You know something is getting better recognized by the mainstream when it’s featured on the mainstream media. Twitter has recently been featured on the New York Times, in an article which focuses on how much growth and attention the microblogging service (if you would call it that) has had in the past few months.
Twitter was created by Obvious, founded by Evan Williams, also the person behind Pyra Labs (creator of Blogger, since acquired by Google) and the recently sold-off Odeo. Evan thinks it’s not so much the way Twitter lets people micro-blog that’s important. Rather, it’s in how Twitter gives its users different options in communicating and networking with each other.
“It’s understandable that you would look at someone’s twitter that you don’t know and wonder why it would be interesting,” he says. “And celebrity twitterers are really outliers, even though they get a lot of attention.”
Instead, Mr. Williams says, Twitter is best understood as a highly flexible messaging system that swiftly routes messages, composed on a variety of devices, to the people who have elected to receive them in the medium the recipients prefer. It is a technology that encourages a new mode of communication, he contends.
Personally, I fell I’m already hooked on Twitter. Sometimes it makes me unproductive (reading about what people are doing rather than actually doing work). Last time I tried installing add-ons to my personal blog, I tried the Twitter Tools plugin by alexking. This let me automatically publish a daily summary of tweets, a decision I have since come to regret, as several readers complained about not getting the same quality (???) writing as with my usual posts–most didn’t care what I was doing at 4 in the morning, or such trivial stuff. So I took it out.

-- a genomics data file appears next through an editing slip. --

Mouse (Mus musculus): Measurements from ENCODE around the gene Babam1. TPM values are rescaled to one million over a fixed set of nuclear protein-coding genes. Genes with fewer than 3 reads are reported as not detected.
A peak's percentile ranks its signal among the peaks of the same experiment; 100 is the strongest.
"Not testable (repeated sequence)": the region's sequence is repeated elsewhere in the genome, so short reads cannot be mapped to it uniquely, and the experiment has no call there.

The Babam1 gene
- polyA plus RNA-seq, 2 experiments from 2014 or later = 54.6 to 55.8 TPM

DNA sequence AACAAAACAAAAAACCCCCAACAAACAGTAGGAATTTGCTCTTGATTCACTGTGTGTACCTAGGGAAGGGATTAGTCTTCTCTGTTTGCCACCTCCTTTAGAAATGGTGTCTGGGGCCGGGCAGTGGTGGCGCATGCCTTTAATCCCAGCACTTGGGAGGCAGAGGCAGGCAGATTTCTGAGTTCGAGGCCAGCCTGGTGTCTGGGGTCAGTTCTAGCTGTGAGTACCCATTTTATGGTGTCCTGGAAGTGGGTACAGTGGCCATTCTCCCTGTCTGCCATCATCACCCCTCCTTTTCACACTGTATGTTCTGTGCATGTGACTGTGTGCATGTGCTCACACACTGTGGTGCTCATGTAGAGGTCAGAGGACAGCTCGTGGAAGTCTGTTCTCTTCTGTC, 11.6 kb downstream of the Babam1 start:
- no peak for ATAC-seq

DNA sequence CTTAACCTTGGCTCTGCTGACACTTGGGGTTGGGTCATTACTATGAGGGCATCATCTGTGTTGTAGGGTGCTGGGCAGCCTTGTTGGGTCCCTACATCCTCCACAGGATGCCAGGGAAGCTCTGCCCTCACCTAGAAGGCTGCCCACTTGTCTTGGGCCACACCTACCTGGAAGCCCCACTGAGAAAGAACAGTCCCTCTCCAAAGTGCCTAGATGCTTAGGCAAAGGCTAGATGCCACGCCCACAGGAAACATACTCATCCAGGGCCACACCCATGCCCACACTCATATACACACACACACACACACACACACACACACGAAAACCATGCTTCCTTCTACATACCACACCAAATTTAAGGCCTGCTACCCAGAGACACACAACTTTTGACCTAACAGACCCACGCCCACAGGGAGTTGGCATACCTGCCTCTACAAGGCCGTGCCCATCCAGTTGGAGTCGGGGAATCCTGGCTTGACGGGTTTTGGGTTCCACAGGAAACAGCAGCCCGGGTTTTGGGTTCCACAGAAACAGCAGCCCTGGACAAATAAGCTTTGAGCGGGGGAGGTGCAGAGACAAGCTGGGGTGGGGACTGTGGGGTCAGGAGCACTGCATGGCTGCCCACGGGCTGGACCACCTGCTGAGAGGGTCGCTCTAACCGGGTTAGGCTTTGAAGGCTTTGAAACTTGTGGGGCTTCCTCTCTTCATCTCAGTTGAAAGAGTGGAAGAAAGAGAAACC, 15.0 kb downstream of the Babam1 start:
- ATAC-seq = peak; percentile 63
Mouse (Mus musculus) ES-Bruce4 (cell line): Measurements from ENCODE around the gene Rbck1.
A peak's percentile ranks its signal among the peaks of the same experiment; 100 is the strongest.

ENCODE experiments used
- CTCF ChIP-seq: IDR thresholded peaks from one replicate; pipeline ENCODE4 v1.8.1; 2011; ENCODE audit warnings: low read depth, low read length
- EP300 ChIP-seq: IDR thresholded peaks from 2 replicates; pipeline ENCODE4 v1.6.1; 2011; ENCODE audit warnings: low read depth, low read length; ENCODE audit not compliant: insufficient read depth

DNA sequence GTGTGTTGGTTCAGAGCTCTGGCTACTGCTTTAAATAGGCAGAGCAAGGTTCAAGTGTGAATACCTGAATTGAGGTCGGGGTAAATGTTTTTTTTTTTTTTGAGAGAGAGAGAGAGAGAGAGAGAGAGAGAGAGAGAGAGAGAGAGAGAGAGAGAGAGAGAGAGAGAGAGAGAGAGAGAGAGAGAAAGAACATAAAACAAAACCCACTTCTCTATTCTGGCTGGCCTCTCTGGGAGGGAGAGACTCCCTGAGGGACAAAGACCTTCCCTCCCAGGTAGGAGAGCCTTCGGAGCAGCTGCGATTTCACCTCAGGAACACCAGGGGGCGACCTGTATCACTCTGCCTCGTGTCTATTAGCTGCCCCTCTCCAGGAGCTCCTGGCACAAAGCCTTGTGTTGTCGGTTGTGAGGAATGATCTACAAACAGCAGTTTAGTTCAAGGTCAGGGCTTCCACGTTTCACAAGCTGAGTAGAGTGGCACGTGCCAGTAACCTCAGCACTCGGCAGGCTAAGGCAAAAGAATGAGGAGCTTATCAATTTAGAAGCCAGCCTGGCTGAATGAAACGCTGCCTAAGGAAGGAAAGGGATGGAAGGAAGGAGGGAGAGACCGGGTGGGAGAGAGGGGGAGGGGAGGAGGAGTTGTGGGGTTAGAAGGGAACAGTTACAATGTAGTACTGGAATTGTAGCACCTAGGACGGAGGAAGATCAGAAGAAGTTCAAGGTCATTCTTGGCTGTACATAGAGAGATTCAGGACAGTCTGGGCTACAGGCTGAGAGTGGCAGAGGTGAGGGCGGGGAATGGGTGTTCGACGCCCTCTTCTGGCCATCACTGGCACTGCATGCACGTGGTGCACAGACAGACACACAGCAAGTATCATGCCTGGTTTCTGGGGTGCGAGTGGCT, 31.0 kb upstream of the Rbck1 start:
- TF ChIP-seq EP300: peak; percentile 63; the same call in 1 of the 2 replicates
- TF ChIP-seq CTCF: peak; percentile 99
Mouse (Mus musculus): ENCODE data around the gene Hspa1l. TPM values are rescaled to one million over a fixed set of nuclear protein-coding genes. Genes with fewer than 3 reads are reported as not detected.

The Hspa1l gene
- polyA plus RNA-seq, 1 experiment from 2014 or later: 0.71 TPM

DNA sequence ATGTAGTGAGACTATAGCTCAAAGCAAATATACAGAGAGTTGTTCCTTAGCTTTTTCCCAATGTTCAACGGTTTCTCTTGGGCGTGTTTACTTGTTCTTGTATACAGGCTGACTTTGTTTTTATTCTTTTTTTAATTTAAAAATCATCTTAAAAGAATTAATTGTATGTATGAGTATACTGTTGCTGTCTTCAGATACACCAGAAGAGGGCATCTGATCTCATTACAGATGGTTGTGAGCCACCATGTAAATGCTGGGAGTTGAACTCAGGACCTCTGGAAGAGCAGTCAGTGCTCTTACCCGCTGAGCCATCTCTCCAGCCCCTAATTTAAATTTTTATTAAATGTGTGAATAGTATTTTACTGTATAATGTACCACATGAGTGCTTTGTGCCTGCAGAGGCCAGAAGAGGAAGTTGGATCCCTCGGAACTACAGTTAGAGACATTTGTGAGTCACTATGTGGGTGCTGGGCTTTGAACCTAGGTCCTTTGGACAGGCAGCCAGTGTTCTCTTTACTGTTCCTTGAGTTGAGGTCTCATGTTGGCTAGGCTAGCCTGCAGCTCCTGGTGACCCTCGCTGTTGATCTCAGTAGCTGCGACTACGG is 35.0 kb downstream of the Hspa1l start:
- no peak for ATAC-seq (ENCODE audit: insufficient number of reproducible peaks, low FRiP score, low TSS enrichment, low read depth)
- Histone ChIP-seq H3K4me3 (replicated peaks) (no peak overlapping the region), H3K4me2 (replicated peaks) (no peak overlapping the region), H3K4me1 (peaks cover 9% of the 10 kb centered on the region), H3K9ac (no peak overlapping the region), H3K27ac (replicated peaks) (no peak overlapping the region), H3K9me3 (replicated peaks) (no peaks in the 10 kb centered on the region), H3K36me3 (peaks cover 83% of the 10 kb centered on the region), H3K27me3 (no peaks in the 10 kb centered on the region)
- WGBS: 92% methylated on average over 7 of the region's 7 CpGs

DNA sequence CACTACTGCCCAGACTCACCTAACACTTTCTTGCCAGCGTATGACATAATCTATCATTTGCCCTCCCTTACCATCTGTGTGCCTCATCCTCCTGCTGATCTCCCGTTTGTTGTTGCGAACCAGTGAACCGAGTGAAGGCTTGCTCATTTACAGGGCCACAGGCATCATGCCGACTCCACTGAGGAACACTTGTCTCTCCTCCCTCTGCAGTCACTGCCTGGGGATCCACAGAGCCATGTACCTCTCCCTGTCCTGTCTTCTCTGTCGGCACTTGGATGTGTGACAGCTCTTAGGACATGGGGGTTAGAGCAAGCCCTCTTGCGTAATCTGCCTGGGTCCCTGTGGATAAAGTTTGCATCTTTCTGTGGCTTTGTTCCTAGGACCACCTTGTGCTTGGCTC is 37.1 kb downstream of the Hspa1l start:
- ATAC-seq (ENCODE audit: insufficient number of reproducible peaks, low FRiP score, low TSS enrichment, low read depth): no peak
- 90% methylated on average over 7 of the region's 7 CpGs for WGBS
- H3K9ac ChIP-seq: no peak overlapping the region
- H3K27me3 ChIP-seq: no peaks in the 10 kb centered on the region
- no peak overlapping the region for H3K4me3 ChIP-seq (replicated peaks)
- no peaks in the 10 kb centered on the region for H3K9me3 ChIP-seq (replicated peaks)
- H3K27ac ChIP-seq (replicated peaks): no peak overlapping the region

Still, there are a lot of useful, creative, and productive ways persons or organizations can use Twitter. The NY Times article cites a few, such as for campaign purposes, and even to communicate with friends and family in what can be considered a public forum (akin to CB radio of the olden days). Some of my Twitter friends have been using their accounts as link blogs. Most, though, use it to chat.
As for the business model, Obvious is still pondering on how to monetize Twitter, if at all.
Mr. Williams, who is 34, doesn’t seem to understand such reservations. “People seem to like it,” he says, adding that he wants to expand Twitter as quickly as possible. He candidly acknowledges that he doesn’t know how Twitter will earn money — although he speculates that direct marketing on the network has commercial potential.
“It’s sort of a classic Internet thing, trying to make something popular,” he says. “I’m not terribly worried about the business, because I’m confident we can extract value, and I’m funding all of it right now.”
He can afford to do so. Mr. Williams is a serial entrepreneur who made his fortune by selling Pyra Labs, the creator of Blogger, a popular blog publishing tool, to Google in 2003.
There have been several suggestions and ideas, though (short of selling the whole thing itself, much like Blogger), like introducing the concept of premium accounts, selling enterprise services, and even merchandise.
Business model or no business model, one thing’s for sure–Twitter is on the rise. True, there are other similar services like Jaiku, MySay, Tumblr, and Meshly, among others–each with its own advantages, and each standing on its own as viable, useful services. But you know which is becoming gold standard when blogs are calling everything else Twitter alternatives.
Pretty soon, the dictionary will see a new verb addition. After “google,” “blog,” and other such web-related words that have come into recognition as verbs, next might be “twitter.”